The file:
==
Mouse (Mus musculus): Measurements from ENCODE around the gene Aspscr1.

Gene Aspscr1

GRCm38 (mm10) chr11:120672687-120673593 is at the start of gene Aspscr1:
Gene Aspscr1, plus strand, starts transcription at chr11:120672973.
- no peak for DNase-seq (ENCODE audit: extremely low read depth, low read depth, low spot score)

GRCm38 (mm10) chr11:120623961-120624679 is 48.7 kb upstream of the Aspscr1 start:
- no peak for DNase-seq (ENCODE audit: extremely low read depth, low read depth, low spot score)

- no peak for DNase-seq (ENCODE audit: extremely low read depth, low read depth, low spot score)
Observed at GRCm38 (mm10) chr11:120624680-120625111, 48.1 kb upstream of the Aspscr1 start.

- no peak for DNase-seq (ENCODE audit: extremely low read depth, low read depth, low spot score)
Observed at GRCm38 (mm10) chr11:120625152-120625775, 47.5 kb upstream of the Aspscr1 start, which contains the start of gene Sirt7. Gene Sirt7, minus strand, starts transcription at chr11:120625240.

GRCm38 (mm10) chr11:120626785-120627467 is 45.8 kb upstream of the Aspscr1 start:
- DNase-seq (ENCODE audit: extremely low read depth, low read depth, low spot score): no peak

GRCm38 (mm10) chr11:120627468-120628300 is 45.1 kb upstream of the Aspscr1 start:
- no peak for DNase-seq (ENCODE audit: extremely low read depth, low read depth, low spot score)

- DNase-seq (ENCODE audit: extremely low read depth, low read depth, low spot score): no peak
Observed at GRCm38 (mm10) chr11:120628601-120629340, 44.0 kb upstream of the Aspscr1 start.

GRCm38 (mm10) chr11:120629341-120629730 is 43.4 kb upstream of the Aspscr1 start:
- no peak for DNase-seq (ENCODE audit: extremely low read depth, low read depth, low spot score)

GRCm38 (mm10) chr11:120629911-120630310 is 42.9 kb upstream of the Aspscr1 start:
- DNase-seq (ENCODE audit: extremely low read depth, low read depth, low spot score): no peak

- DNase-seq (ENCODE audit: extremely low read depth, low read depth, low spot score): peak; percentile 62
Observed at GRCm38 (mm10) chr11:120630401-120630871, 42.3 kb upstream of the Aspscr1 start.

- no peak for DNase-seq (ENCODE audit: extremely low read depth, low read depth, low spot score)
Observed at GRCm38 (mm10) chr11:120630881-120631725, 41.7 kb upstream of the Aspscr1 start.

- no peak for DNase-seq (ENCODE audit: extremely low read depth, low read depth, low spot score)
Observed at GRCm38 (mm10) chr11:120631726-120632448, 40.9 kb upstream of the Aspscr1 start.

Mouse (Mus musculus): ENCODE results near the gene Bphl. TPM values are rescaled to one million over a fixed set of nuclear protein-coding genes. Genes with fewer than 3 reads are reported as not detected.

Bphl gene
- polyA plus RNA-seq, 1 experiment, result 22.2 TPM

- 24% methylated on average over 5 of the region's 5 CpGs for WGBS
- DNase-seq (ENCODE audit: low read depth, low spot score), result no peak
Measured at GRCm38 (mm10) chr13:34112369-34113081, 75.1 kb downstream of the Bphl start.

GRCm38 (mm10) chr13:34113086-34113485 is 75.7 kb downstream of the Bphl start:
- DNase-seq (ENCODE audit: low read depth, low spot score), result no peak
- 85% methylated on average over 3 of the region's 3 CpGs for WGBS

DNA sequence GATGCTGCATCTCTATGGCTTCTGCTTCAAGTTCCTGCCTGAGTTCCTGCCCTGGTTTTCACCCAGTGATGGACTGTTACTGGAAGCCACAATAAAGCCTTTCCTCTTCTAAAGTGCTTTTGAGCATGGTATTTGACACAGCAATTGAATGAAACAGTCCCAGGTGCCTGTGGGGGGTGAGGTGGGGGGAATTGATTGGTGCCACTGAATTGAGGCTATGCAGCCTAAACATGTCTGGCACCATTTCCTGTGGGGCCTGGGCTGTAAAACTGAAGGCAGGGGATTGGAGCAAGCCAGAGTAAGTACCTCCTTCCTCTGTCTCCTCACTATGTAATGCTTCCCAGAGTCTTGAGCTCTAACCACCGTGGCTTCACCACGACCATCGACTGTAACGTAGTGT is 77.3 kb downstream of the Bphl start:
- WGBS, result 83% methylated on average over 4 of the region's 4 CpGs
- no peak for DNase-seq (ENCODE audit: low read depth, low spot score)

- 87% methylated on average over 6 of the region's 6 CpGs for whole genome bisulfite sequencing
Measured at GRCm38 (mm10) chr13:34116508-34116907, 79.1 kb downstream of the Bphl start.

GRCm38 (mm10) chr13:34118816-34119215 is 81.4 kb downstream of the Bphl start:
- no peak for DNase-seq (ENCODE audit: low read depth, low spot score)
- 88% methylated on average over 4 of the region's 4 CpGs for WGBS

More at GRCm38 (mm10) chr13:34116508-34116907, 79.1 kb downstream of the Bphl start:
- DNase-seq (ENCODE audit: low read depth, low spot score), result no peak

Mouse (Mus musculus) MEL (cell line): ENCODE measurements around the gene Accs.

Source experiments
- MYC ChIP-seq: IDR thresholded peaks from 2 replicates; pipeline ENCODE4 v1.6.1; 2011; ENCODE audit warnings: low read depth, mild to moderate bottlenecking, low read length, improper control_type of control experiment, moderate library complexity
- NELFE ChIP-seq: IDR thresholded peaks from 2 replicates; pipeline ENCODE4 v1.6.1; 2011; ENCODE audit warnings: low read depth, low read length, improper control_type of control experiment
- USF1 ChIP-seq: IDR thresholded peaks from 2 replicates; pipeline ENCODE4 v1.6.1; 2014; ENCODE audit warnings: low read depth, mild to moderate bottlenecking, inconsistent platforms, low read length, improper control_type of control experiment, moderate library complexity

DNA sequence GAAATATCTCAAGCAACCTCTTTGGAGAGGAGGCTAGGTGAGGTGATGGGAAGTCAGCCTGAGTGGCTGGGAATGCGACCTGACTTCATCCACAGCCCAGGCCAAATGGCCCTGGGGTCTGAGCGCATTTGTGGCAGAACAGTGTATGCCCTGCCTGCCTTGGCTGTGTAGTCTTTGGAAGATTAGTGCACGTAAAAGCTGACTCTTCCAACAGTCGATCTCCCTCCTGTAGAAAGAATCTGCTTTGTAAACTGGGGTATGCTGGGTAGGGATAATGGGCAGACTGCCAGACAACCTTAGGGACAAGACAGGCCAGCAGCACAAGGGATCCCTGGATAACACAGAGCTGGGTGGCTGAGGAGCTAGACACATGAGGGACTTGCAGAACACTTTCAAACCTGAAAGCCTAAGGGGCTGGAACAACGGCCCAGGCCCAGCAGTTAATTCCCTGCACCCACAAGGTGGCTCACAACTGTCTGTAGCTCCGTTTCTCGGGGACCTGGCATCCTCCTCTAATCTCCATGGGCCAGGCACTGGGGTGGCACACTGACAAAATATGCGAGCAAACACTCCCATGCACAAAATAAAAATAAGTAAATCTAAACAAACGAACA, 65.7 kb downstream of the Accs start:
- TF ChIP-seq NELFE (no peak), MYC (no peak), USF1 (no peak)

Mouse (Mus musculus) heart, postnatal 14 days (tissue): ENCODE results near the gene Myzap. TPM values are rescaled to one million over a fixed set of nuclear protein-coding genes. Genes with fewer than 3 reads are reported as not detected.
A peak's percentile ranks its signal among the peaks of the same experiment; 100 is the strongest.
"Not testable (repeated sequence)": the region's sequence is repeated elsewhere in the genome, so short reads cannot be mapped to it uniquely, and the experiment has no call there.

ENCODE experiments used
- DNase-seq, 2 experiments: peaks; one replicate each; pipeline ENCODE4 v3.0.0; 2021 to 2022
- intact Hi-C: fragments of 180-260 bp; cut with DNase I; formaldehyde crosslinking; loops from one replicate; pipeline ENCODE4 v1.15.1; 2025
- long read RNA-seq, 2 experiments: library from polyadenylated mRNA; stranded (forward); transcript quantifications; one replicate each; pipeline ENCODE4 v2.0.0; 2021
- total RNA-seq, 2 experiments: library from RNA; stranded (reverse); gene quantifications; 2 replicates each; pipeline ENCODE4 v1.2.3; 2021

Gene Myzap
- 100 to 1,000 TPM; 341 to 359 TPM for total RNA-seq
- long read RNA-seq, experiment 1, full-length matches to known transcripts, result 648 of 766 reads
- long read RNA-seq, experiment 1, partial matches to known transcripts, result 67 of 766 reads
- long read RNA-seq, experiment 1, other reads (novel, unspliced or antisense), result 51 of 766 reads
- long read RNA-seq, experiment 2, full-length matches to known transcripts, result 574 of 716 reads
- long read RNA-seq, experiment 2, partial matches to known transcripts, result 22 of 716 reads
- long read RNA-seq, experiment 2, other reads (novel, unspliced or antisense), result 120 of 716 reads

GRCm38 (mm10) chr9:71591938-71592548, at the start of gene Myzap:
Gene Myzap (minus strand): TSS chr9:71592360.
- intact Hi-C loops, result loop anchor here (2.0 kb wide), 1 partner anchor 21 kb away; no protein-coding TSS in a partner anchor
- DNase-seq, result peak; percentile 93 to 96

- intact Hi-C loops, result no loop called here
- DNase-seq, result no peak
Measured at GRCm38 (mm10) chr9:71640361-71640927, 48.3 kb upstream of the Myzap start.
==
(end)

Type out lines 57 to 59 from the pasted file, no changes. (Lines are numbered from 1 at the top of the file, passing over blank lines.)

ENCODE experiments used
- DNase-seq, 2 experiments: peaks; one replicate each; pipeline ENCODE4 v3.0.0; 2021 to 2022
- intact Hi-C: fragments of 180-260 bp; cut with DNase I; formaldehyde crosslinking; loops from one replicate; pipeline ENCODE4 v1.15.1; 2025